"The Bold New Politics Of Children’s Books"
Subjects once considered taboo for people of any age are making their way into books geared toward the youngest readers. In many ways, the trend mirrors television shows and movies that push the envelope and open up dialogue about important political and social topics, including recent hits like Orange Is the New Black and The Normal Heart. But unlike these shows, the books call on kids to confront difficult subject matter and start thinking about social justice at an early age.
In Jacob’s New Dress, written by Ian and Sarah Hoffman, Jacob is a young boy who opts to wear dresses whenever he can. Christopher, a classmate, makes fun of Jacob, arguing that boys can’t wear dresses, but Jacob is determined to dress how he wants. And his parents support him, after a short period of hesitation. Published in March, Jacob’s New Dress imagines a reality in which gender non-conformists can be open about their identities, and feel supported by people around them. LGBT activists consider the book important for trans kids and children who don’t identify with traditional gender identities, and don’t always see their identities acknowledged by mainstream culture. So it’s a timely story, as celebrities like Laverne Cox, Janet Mock, and Carmen Carrera work to bring more visibility to trans identity. It’s also a necessary one, as transgender people face discrimination in housing, healthcare, and the workforce, leading Vice President Joe Biden to call trans rights the civil rights issue of our time.
Authors are also confronting complex world events. This week, NPR showcased Lily Hyde, an author living in Ukraine who believes children’s books can be an entryway into Eastern European’s sociopolitical issues. Hyde’s work combines fairy tales with “history, myth, and geopolitics” of the region. For instance, in her most famous work, Dream Land, Hyde tells the story of a young girl whose family must reintegrate into Crimean society after being deported. And in light of the recent events in Ukraine, which Hyde currently blogs about, she’ll have interesting material to draw from in her future work.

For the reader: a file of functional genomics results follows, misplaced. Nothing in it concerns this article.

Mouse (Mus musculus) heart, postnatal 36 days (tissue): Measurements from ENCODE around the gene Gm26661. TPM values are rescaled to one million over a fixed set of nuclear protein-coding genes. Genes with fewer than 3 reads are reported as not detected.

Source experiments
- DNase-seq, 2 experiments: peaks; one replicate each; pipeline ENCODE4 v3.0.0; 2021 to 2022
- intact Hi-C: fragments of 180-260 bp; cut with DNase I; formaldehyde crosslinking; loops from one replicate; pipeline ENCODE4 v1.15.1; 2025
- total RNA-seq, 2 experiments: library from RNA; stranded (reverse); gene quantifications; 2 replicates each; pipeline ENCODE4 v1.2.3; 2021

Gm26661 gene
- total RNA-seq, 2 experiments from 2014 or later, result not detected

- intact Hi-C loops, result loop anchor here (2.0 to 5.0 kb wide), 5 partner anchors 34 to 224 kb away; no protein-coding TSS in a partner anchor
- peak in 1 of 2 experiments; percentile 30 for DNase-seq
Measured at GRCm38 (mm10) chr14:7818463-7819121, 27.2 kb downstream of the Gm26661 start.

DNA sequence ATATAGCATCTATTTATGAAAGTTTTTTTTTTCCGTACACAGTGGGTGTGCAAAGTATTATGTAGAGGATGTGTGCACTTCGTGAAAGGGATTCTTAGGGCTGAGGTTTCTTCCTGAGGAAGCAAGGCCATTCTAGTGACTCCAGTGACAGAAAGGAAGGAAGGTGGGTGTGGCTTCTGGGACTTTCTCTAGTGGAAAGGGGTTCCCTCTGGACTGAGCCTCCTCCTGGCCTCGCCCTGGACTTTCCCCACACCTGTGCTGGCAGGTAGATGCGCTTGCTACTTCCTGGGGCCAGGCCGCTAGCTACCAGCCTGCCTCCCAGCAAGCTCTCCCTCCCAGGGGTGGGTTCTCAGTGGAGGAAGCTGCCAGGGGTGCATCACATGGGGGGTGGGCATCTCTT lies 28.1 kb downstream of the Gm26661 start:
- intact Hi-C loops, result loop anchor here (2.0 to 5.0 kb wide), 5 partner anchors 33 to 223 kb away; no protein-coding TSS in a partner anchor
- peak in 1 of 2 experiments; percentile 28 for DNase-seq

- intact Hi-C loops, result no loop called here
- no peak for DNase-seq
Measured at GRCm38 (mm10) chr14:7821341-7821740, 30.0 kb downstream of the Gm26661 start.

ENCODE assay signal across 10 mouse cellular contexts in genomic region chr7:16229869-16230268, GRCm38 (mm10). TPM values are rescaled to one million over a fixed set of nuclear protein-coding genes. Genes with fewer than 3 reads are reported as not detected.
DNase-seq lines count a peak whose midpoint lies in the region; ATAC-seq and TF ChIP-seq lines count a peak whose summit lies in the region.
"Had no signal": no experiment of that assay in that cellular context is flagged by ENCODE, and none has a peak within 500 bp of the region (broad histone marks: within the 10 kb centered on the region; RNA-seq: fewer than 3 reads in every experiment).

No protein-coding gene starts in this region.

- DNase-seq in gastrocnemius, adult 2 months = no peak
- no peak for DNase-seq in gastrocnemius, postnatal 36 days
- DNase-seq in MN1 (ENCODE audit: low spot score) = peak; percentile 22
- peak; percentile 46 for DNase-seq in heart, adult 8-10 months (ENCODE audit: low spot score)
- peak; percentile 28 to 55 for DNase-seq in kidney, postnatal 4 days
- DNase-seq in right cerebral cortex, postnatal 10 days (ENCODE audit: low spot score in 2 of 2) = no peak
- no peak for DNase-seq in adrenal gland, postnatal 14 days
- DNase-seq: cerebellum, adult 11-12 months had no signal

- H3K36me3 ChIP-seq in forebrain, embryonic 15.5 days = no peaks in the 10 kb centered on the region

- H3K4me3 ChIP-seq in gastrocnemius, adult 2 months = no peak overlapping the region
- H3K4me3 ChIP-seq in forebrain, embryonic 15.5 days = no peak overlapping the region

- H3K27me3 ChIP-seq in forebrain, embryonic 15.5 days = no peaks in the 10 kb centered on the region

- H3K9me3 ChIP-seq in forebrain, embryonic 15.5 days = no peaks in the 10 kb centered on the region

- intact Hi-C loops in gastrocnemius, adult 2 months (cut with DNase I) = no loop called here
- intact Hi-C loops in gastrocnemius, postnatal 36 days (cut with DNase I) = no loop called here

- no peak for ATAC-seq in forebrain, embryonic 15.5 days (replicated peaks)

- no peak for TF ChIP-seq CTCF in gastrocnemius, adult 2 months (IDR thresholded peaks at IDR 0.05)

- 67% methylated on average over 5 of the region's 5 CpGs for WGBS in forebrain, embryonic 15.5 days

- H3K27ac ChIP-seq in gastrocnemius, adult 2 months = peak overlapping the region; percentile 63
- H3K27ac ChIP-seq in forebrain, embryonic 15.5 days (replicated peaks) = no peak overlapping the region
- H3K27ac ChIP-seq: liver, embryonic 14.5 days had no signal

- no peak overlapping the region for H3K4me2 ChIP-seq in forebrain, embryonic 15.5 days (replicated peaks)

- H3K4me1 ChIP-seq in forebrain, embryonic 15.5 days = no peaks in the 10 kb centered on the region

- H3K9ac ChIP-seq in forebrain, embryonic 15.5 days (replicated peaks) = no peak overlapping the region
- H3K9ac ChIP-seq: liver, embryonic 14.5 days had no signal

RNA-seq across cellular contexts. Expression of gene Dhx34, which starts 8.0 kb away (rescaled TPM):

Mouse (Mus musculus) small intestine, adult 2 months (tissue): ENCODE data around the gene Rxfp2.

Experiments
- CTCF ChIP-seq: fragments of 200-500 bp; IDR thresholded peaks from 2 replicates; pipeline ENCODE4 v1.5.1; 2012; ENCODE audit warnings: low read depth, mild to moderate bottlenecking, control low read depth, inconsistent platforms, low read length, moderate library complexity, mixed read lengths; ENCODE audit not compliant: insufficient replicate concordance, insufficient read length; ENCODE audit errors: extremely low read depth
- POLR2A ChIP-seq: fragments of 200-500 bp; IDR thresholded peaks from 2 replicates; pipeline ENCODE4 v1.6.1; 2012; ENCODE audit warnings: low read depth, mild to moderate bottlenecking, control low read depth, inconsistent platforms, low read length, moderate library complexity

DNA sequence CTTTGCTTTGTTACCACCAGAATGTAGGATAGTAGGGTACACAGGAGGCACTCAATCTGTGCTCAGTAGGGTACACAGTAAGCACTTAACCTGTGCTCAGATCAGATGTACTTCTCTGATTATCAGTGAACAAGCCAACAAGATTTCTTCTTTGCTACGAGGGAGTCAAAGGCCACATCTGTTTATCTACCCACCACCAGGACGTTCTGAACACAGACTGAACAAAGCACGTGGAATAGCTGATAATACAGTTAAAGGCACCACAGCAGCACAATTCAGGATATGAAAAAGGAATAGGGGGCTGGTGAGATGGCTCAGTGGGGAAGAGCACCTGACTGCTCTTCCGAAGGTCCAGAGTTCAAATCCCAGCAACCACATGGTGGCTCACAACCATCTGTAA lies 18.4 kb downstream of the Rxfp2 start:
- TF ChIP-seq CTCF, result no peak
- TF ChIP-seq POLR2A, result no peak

“I always thought it was history, everything that happened in 1917,” the year of the Russian Revolution. “And I’ve just realized it’s not history at all. What’s happening now in east Ukraine, there are some incredible parallels in 1917,” she told NPR.
And student writers at the Art Center College of Design in Pasadena are also using children’s books in an initiative to counter gun violence, “Uncool: The Anti-Gun Violence Project.” Last year, four books were published to dissuade children from thinking guns are in style and desirable, countering the message in TV, movies, and video games that guns are worth having. In Zoarmax 133’s Big Question, an alien scans the Earth for cool and uncool objects, but has to ask a number of people – chemists, race car drivers, bakers, etc – how they feel about the gun he finds. The consensus from the human population is that guns are not as good as other items. They don’t have good chemistry, they aren’t as fast as cars, and they aren’t as sweet as baked goods. So Zoarmax 133 decides that guns are uncool. And mass shootings, police killings, and racialized murders heat up debates about gun laws and safety procedures nationwide, the story encourages kids to think about gun violence in an inventive way.
This is not to say that all children’s books should have an agenda, and ones that do can very easily stray into the realm of indoctrination. See, for example, Help Mom, There Are Liberals Under My Bed.
Claudia Millls, the former president of the Children’s Literature Association, argued that all books are political, but become problematic when agenda overshadows story. And as many parents argue that challenging subject matter is best suited for teenagers and young adults. However, there are many others who want to expose their children to “tough issues” when they’re young. Writing about books that confront real-world subject matter, one father explained to the New York Times, “The sooner my children and grandchildren — all African-American — can learn about what it means to be black in a society still riven by racist attitudes and the uneven application of justice, the better equipped they’ll be to navigate it.”
Ultimately, the incorporation of sociopolitical themes based on current events in children’s literature isn’t an entirely new concept. Dr. Seuss was known for underlying political messages in his books: the consequences of the Cold War (The Butter Battle Book), dictatorship (Yertle the Turtle), and the results of prejudice (The Sneetches). But contemporary children’s book authors are taking a strong stance and raising awareness about very specific issues, like gun violence, LGBT equality, and the hardships associated with immigration, that didn’t have the same visibility in the past.
“Christopher, I made this dress, I’m proud of it, and I’m going to wear it!” Jacob proclaimed in the school yard. It’s an assertive position, much like the ones that children’s authors are ready to make.